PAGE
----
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  1. Shasta. Website. www .uh .edu. The University of Houston ( U of H) is a public research university in Houston, Texas. Founded in 1927, U of H is the flagship institution of the University of Houston System and the third-largest university in Texas with over 46,000 students. Its campus spans 667 acres (2.70 km 2) in southeast Houston, and was ...

  2. University of Houston. From Simple English Wikipedia, the free encyclopedia. Jump to navigation Jump to search. The Ezekiel W. Cullen building at the University of Houston. The University of Houston is a public university in Houston, Texas. It was started in 1927, and has nearly 35,000 students.

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    Is the University of Houston a public university?

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  4. The University of Houston System is a public university system in Texas, comprising four separate and distinct universities. It also owns and holds broadcasting licenses to a public television station and a public radio station. The fourth-largest university system in Texas, the UH System has more than 70,000 students from the four distinct universities. Its flagship institution is the University of Houston, a comprehensive doctoral degree-granting research university of about 43,000 students. T

    • 1977; 44 years ago
    • In Time
    • Overview
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    • Institutional structure
    • Academics
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    • Campus

    The University of Houston–Downtown is a public university in Houston, Texas. It is part of the University of Houston System. Its campus spans 40 acres in Downtown Houston, with a satellite location in northwestern Harris County. Founded in 1974, UHD is the second-largest university in the Houston area with more than 15,000 students. The university serves students in four academic colleges. UHD offers 53 degree programs: 44 bachelors and 9 masters. Awarding more than 3,500 degrees annually...

    In 1974, the University of Houston acquired the assets of South Texas Junior College and opened the University of Houston–Downtown College at One Main Street as a four-year institution. By the end of the 1970s, the Texas Legislature had approved UHDC as a distinct university in the University of Houston System. Focused on meeting the needs of Houston’s diverse and dynamic workforce, the University’s first four-year degree was a Bachelor of Science in Criminal Justice and resident ...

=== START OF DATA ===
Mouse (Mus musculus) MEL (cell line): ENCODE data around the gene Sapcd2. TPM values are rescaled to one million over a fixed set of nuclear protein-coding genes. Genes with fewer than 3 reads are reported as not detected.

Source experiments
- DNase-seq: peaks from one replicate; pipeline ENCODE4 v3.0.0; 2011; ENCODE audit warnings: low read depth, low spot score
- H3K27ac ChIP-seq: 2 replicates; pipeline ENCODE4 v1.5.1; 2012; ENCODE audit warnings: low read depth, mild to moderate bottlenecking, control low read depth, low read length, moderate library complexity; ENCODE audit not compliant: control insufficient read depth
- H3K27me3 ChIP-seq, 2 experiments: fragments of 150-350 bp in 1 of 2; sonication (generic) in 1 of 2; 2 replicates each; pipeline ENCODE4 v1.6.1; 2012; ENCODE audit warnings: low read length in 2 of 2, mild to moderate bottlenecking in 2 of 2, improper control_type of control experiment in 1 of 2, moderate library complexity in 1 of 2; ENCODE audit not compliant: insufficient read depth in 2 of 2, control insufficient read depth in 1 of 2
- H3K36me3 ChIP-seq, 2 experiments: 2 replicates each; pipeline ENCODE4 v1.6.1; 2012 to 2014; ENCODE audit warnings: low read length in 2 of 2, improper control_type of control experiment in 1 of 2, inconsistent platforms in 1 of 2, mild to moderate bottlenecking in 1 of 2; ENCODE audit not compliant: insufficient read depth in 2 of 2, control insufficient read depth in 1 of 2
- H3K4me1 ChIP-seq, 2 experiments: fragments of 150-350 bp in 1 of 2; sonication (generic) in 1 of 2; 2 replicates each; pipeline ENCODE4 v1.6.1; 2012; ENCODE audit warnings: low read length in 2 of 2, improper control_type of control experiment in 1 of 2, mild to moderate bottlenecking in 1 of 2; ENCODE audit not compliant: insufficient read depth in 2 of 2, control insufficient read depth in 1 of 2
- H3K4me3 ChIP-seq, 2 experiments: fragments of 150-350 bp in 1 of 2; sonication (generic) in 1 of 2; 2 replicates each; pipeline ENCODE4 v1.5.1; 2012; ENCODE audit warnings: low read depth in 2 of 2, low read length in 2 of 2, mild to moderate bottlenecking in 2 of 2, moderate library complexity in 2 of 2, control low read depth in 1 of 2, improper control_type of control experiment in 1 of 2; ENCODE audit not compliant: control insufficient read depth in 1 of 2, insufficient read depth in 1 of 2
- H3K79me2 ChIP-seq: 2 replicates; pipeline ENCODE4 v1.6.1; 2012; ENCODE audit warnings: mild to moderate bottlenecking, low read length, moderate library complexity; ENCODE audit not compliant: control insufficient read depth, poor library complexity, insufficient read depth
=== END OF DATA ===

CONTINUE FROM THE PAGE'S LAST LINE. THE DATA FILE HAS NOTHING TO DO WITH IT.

The University of Houston–Downtown is one of four separate and distinct institutions in the University of Houston System. The institution is separately accredited, offers its own academic programs and confers its own degrees, and has its own administration. UHD is a stand-alone university; it is not a branch campus of the University of Houston. Although UHD and UH are both component institutions of the University of Houston System, they are separate degree-granting universities. The ...

    The University of Houston–Downtown is primarily an undergraduate institution. It offers 44 undergraduate and nine graduate degree programs in the following academic colleges: 1. Marilyn Davies College of Business 2. College of Humanities and Social Sciences, 3. College of Public Service, 4. College of Sciences and Technology 5. University College As of the 2014 freshman cohort, UHD had a six-year graduation rate of 29%.

    UHD was the final state university in Texas which had not yet abolished open admissions. In August 2011 the University of Texas System Board of Regents approved new admission standards for University of Texas at Brownsville, the second to last such school, and awaited the approval of the Southern Association of Schools and Colleges. The University of Houston System Board of Regents unanimously approved new admissions standards in February 2012, with closed admissions for that university beginnin

    The main campus of UHD is located in eight buildings at the north end of Downtown Houston and the south end of Northside, next to the crossing of Interstate 10 and Main Street. The university is located near the site where Houston was founded, Allen's Landing. Two of the university's buildings—One Main Building and the Willow Street Pump Station—are listed in the National Register of Historic Places. UHD also offers classes online, and at three satellite campuses

    • Overview
    • History
    • Institutional structure
    • Admissions
    • Campus